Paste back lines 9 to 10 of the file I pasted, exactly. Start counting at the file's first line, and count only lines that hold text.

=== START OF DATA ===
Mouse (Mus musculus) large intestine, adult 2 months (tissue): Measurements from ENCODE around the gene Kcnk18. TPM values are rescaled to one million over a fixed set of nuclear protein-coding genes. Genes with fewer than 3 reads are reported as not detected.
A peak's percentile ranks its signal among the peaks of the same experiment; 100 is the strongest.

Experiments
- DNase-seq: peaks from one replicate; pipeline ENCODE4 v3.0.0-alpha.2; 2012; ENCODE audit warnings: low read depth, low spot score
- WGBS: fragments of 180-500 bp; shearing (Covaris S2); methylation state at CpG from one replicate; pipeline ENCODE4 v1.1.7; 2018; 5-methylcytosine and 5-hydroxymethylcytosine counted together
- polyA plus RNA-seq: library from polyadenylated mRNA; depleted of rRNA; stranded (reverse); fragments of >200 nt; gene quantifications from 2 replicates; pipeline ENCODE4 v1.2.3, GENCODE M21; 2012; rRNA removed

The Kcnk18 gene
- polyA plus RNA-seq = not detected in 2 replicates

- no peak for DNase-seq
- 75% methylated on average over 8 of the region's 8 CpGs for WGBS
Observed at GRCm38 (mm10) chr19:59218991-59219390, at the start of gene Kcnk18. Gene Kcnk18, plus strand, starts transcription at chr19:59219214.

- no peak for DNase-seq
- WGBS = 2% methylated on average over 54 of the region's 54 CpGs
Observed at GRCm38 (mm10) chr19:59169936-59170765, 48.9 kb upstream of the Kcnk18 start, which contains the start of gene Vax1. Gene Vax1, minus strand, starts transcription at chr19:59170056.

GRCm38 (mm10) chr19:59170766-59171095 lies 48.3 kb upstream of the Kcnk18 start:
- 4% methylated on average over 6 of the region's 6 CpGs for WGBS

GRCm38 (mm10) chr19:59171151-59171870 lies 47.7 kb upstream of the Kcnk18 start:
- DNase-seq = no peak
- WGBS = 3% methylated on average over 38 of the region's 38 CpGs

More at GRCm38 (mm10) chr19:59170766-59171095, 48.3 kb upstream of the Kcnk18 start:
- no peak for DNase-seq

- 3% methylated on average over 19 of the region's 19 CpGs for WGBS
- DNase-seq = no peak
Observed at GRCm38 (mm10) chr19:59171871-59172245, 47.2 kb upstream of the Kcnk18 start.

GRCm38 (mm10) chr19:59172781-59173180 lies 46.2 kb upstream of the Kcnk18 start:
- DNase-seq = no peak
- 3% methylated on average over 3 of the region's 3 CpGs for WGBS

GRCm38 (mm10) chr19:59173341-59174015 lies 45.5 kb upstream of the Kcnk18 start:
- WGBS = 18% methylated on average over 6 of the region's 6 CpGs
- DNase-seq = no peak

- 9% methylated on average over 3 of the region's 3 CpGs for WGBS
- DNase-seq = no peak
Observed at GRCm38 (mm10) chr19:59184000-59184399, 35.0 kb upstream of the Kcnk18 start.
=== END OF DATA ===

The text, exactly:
- no peak for DNase-seq
- 75% methylated on average over 8 of the region's 8 CpGs for WGBS